• #FrankRizzoDown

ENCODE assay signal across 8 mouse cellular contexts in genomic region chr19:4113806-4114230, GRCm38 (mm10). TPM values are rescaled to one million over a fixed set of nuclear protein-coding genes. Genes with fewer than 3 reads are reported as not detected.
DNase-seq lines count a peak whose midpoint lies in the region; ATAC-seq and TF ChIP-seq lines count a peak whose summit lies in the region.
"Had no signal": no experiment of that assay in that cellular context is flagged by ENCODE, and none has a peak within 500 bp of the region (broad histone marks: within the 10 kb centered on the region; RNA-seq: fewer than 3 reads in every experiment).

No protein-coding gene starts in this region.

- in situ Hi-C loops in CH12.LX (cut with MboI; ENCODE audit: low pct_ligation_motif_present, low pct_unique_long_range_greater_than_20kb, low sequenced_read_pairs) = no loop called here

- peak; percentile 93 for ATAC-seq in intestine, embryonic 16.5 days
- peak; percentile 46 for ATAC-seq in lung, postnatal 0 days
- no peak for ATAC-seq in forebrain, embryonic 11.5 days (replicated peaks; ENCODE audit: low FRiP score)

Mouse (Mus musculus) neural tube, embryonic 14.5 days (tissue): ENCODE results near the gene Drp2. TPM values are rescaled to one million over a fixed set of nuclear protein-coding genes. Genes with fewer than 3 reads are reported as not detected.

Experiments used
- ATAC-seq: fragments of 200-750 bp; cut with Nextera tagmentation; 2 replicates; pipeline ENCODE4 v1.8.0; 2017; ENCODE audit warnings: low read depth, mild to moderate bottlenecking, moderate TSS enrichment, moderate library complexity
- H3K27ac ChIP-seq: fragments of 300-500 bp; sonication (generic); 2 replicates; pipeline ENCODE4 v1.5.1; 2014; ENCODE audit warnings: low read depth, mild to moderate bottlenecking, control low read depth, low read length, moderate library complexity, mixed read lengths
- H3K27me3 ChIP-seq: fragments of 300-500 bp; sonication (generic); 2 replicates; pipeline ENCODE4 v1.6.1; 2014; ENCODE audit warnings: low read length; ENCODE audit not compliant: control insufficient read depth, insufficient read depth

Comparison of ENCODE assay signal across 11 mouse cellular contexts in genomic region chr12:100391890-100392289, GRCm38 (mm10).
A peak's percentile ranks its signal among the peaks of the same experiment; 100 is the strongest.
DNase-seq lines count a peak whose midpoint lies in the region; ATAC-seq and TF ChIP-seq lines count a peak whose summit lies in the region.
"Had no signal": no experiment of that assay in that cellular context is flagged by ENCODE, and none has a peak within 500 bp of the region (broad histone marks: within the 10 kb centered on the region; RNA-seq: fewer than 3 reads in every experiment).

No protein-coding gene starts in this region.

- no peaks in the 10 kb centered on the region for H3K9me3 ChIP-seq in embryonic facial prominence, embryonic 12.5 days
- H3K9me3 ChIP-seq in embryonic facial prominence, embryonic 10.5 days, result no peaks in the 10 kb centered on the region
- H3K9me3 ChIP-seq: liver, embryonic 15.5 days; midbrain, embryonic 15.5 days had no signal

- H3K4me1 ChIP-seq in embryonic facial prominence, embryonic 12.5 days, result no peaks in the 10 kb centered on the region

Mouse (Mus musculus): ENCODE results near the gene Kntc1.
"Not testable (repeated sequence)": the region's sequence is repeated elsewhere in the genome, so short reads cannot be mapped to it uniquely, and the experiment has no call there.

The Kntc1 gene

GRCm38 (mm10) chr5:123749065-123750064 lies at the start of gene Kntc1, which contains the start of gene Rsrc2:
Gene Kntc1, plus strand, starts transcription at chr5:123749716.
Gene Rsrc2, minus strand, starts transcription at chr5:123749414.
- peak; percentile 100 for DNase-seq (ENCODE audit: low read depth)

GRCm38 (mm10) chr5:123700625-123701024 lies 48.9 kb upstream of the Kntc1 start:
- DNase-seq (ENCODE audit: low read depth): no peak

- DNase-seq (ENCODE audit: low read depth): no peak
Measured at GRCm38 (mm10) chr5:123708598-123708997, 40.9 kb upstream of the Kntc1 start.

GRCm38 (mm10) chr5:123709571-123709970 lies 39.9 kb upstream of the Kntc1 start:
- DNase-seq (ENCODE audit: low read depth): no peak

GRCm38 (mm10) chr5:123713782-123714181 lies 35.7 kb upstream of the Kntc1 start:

Frank Rizzo was a Philadelphia police commissioner, from April 10, 1967- February 2, 1971. He was also the 119th Mayor of Philadelphia, from January 3, 1972 - January 7, 1980. Rizzo was an unrepentant racist who stopped at nothing to torture and hold Philadelphia's African-American community as his personal hostages. Rizzo used his authority to stop resistance against racist and unconstitutional injustices by using attack dogs on African-American college students as they protested on Temple University's campus. He consolidated his powers of abuse as a former officer and then police Commissioner in the City of Philadelphia, while his brother, James Rizzo, was the city's Fire Departments Chief. The police and fire departments were highly segregated, and allowed racism to take fold and shape. While claiming to implement Affirmative Action as a way to end racial discrimination, these institutions were used to promote anti-black violence against the African American community. Rank and file officers were used to implement harsh punishments, brutal beatings, cover-ups, deception, internal crime, turf drops (the body-snatching and dumping of black "suspects" in racist white communities, which subjected them to violent attacks from that community) and racially profiled stop-and-frisks that continue to stain our communities in contemporary times. Frank Rizzo's racist relationship towards Philadelphia's African-American community has always been one of violence, devastation and despair. Two of his most violent legacies to date involve members of Philadelphia's local chapter of the Black Panther Party being publicly stripped. The display of their naked bodies appeared on the Daily News' front page in August 1970, while the organization was preparing for a Peoples Revolution Convention to address police violence in the city and throughout the country. The forceful eviction of the MOVE family from their home in 1978 is another one of Rizzo's racist legacies. The city waged a violent attack against the MOVE family, which led to the framing of the MOVE 9. As a result, Delbert Africa was brutally beaten. Images from the period show Delbert being dragged by his hair, being kicked and punched by the Philadelphia Police Department, as well as being struck with an officer's helmet. This incident of racist violence has left the MOVE 9 incarcerated for over thirty years, and not one local governmental official has been held accountable. Frank Rizzo publicly made racist comments about Philadelphia's African-American communities; he openly used the term "niggers" when referencing black Philadelphians. Rizzo actively supported the historically racist views, values, and practices of Philadelphia's Police Department, which has left a lasting legacy of brutality and violence against the African American citizens of the city. Frank Rizzo's abuse of the African-American community was supported by Richard Nixon, despite Rizzo being investigated by the Civil Rights Commission, regarding complaints involving police brutality. The removal of this statue would be the first step in acknowledging Rizzo's crimes against the African-American community. It would be a much needed step towards truth and reconciliation, and holding police accountable for misconduct. This is something that is long overdue in this city. The removal of the Rizzo statue would also remove the constant reminder that our city actively supported a racist demagogue and then immortalized him as someone worthy of honor. The black community would rather see representations of the great contributions made by African Americans and other people of color to this city's development. These statues should be erected in place of the constant representations of Christopher Columbus, war heroes, Frank Rizzo and others who have held communities of color in subjugation. We will no longer allow our taxes and other city resources to be used to erect and maintain monuments of white supremacist figures.